SOUTH AFRICA – Medicines manufacturer Aspen Pharmacare recommends that African companies be given licenses to manufacture HIV prevention drugs so as to be more accessible and affordable.

An HIV prevention technique that involves HIV-negative people at high risk of infection getting an injection every two months has been found to be successful in a clinical trial.

But over two years, later it remains unaffordable and out-of-reach in countries with large HIV epidemics.

In 2020, pharmaceutical company ViiV Healthcare announced that a bimonthly injection of its new drug, cabotegravir, prevents HIV infection. More than two years later, the drug is still unaffordable in countries where HIV is highly prevalent.

Although the World Health Organisation has recommended cabotegravir for PrEP, it is unaffordable, especially in developing countries where HIV is most prevalent.

Cabotegravir can be used to prevent HIV infection. This is known as Pre-Exposure Prophylaxis, or PreP. Currently, PrEP is only available in pill form and has to be taken daily.

The Clinton Health Access Initiative (CHAI) has estimated that cabotegravir could be manufactured for just over US$65 (R1,100) a year.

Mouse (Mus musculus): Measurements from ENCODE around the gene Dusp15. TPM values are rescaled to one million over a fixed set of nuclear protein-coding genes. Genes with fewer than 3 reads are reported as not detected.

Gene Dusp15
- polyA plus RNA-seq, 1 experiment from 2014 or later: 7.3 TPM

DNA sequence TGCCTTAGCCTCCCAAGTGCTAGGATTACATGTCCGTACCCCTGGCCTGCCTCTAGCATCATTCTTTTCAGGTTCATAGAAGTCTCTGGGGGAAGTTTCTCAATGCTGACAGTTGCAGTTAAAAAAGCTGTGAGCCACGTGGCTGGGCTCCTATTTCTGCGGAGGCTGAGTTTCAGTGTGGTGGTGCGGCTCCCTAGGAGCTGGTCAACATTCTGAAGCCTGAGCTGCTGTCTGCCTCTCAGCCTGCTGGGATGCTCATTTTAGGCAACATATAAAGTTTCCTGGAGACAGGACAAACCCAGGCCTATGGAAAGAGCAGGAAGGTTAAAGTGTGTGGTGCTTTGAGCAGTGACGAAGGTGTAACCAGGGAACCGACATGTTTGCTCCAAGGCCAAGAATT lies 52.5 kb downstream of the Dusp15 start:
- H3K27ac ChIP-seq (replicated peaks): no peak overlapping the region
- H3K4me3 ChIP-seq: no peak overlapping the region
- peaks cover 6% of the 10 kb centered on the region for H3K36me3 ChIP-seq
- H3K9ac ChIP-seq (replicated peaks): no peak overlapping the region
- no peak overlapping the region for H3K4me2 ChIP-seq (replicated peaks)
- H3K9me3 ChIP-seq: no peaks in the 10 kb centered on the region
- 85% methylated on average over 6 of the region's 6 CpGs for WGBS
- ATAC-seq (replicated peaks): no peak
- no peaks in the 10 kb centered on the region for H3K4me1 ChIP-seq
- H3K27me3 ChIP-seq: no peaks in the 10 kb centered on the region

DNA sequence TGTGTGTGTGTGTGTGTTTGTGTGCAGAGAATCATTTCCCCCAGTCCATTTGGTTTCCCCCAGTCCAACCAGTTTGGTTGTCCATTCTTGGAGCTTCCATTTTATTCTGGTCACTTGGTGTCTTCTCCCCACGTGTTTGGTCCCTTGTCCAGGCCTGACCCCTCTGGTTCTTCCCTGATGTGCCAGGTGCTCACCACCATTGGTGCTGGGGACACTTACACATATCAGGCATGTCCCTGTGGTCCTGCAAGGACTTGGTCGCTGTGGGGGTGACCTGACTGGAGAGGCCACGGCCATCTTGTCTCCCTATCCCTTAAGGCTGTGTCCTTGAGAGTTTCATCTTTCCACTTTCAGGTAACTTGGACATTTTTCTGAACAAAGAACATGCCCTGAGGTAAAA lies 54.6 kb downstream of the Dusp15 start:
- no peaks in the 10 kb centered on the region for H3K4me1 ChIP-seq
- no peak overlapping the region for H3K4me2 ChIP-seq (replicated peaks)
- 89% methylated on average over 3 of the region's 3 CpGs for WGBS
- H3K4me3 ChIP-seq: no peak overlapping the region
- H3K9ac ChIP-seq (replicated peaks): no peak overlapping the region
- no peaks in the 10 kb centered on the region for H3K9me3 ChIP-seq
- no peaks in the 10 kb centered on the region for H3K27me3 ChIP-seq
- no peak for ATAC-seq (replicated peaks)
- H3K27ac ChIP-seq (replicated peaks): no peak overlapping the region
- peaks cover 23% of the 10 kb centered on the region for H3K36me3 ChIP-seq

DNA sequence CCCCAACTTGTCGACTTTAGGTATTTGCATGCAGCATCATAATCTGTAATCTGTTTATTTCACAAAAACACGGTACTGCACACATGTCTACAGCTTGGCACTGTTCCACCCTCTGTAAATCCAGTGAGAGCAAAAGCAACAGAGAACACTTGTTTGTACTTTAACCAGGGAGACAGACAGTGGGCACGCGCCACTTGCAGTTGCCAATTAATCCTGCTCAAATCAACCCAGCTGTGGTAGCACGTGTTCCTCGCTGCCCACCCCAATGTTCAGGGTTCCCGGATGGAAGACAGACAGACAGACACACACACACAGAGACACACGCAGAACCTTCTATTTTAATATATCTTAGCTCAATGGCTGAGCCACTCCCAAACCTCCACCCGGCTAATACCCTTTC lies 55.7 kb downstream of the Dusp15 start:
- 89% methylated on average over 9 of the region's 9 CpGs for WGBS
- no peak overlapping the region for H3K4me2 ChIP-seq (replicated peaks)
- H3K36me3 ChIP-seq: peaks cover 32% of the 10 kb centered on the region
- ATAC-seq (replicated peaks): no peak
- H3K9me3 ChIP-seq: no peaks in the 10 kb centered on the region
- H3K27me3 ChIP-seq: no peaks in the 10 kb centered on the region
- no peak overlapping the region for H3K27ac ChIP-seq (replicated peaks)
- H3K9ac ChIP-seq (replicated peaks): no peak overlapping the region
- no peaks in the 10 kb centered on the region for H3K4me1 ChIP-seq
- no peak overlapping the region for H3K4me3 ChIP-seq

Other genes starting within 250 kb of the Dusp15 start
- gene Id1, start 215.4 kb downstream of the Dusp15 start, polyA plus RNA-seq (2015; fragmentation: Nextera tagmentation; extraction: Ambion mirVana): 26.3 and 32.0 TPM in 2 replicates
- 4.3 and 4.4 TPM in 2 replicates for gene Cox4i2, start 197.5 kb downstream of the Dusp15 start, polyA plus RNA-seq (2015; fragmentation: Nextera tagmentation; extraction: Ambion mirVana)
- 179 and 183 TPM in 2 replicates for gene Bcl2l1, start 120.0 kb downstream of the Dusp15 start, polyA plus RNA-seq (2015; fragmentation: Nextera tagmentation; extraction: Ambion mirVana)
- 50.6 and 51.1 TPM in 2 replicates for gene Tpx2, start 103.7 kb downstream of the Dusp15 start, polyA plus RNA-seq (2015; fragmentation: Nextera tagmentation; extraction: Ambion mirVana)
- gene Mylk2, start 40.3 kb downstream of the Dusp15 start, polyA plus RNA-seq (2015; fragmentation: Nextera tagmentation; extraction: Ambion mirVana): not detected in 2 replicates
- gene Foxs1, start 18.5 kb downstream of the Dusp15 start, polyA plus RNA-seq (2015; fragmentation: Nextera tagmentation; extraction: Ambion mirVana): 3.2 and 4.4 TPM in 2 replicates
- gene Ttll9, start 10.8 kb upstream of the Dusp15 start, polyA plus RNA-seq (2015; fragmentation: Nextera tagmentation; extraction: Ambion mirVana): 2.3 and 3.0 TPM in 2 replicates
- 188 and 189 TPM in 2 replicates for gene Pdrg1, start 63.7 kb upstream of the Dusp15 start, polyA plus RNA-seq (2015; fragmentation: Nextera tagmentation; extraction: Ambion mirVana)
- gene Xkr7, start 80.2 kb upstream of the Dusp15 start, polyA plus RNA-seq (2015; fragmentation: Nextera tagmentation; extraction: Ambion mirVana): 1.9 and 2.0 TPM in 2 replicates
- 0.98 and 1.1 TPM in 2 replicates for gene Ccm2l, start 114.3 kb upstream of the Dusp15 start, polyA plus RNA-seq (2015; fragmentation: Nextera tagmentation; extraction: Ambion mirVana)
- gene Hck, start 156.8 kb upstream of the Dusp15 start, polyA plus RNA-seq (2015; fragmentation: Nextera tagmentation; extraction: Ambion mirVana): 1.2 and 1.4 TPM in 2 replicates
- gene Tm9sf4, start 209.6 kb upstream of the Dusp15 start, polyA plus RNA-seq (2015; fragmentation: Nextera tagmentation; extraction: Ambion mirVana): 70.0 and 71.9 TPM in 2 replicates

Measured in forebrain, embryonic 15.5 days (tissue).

ViiV’s not-for-profit price for cabotegravir is estimated to be US$240-US$270 (R4,059-R4,567) for a full year’s supply for one patient.

But in the United States, a full year’s supply for one person of cabotegravir is sold for more than US$22,000 (R370,000). In the UK a year’s supply is US$9,275.

In comparison, oral PrEP costs about R686 for a full year’s supply for one patient in South Africa. Cabotegravir is not yet approved by the South African Health Products Regulatory Authority.

Stavros Nicolaou, group senior executive strategic trade at Aspen Pharmacare, says that there is local capability to manufacture cabotegravir but licences have not yet been granted.

The company invested heavily in sterile equipment, needed to produce injections, during the Covid-19 pandemic. This can be used to produce cabotegravir.

Aspen is the biggest producer of antiretrovirals (ARVs) in Africa. Nicolaou says that giving licences to African producers is crucial to ensuring the equitable supply of medication.

ViiV has committed to allowing generic versions of the drug to be manufactured but has said that the process is complicated. Cabotegravir is currently only manufactured at one site in the UK.

ViiV has come to an agreement with the Medicines Patent Pool (MPP), a nonprofit organisation that will facilitate the process of awarding licences to manufacturers.

Globally, 1.5-million people are infected with HIV and about 650,000 people die of AIDS every year. UNAIDS’s target of reducing annual infections to fewer than 500,000 by 2020 was not reached.

It is widely accepted among experts that prevention, as well as treatment, is necessary to end the epidemic.

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